D.K. Mahajan, J.
1. This appeal is directed against the order of the Motor Accidents Claims Tribunal awarding certain amount against the driver of the motor-cycle in an award made under Section 110-B of the Motor Vehicles Act (Act No. 4 of 1939) --(hereinafter referred to as the Act).
2. An application was made by the person who was injured In the accident to recover the amount allowed to him under the Award before the Motor Accidents Claims Tribunal, Kapurthala. An objection was taken to this application by the driver of the motor-cycle, against whom the award had been made, that the award could not be executed; and in support of this objection, reliance was placed upon the decision of the Madras High Court in K. Gopala Krishnan v. Sankara Narayan, AIR 1968 Mad 436. This objection was overruled by the Tribunal on the short ground that the State Government had amended Motor Accident Claims Tribunal Rules, 1964 (hereinafter referred to as the Rules), whereby in Rule 20 of these Rules, Order 21 of the Code of Civil Procedure had been added. The result of the amendment, therefore, according to the Tribunal, was that the award could be executed against the appellant. Against this decision, the present appeal has been preferred by Darshan Singh, the driver of the motorcycle.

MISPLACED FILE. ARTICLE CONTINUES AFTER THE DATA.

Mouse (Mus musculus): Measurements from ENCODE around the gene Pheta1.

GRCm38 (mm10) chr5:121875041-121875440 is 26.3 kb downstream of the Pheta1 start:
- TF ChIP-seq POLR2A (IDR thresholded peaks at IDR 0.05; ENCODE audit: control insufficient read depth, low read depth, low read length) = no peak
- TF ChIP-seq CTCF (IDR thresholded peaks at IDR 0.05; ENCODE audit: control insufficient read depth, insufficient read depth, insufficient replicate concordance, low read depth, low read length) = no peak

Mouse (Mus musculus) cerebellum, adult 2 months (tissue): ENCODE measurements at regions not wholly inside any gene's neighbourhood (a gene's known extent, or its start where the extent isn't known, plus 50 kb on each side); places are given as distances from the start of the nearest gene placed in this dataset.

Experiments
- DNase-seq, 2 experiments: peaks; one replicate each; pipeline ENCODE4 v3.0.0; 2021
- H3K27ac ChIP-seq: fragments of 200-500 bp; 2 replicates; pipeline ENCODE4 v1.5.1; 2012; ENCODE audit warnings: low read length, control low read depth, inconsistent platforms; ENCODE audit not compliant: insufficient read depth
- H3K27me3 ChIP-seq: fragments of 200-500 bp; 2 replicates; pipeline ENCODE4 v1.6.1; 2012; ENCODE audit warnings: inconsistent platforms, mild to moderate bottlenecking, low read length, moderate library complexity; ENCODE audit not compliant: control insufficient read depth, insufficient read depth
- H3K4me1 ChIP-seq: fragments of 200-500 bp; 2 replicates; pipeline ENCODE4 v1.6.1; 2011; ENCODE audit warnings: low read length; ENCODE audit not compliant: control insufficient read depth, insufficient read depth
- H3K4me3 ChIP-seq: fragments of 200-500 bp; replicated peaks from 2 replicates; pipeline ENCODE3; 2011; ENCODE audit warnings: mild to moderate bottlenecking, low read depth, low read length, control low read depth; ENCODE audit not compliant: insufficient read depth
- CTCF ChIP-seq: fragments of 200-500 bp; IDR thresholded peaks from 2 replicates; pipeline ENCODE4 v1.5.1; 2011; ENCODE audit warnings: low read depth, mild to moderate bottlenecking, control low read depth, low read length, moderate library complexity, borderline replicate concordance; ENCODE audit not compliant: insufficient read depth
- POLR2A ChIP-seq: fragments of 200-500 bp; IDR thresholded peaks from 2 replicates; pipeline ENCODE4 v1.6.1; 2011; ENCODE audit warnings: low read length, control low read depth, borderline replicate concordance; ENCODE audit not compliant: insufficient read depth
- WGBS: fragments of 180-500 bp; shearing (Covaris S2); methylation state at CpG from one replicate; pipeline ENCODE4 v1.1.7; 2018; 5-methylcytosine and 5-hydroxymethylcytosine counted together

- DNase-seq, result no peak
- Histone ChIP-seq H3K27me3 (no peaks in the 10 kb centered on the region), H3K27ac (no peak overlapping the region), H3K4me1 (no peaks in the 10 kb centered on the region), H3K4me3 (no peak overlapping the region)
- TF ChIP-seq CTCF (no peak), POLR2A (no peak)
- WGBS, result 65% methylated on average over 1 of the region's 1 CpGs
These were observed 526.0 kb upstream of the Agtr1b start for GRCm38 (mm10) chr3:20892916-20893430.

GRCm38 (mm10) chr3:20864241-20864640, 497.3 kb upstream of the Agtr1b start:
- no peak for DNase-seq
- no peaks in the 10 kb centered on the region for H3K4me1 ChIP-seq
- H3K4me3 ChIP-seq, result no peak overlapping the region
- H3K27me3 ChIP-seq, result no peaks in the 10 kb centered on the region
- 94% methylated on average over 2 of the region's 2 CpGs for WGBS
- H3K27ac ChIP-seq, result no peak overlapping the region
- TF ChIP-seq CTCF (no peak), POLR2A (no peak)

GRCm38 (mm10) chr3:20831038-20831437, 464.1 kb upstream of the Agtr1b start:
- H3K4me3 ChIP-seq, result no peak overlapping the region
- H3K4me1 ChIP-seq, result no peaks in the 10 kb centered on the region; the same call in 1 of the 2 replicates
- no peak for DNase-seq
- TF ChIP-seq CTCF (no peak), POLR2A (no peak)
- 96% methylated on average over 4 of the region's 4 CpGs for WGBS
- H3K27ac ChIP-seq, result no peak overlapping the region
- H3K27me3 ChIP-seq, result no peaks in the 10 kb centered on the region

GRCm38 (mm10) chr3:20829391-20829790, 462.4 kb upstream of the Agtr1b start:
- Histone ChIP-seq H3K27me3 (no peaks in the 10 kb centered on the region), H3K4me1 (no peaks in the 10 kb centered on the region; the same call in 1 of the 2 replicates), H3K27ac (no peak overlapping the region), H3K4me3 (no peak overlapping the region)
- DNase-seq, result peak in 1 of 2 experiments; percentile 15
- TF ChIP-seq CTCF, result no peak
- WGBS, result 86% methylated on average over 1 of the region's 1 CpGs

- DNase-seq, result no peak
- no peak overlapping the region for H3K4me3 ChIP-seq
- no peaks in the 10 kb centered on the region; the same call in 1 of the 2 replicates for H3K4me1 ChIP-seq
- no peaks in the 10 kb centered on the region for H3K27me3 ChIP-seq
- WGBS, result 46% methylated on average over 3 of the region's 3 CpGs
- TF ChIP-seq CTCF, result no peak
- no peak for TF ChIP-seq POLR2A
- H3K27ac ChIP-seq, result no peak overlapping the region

3. The principal contention of Mr. Yash Paul Gandhi, learned counsel for Darshan Singh, is that no doubt the Claims Tribunal could have given an award against Darshan Singh, there is no machinery provided in the Act or the Rules for the execution of that award. His further contention is that Order 21 of the Code of Civil Procedure only applies to decrees and the award is not a decree. Therefore, the introduction of Order 21 of the Code of Civil Procedure in Rule 20 of the Rules will be of no consequence and the position will remain as it prevailed before the amendment of Rule 20. It is undoubtedly true that before the amendment of Rule 20, it had been held by the Madras High Court in K. Gopala Krishnan's case, AIR 1968 Mad 436 that such an award against the person other than the Insurance Company would be inexecutable. But the question arises, whether such an award, after the amendment of Rule 20, can be executed or not? In order to determine this question, it will be necessary to refer to Sections 110-F and 111-A, which are in these terms:--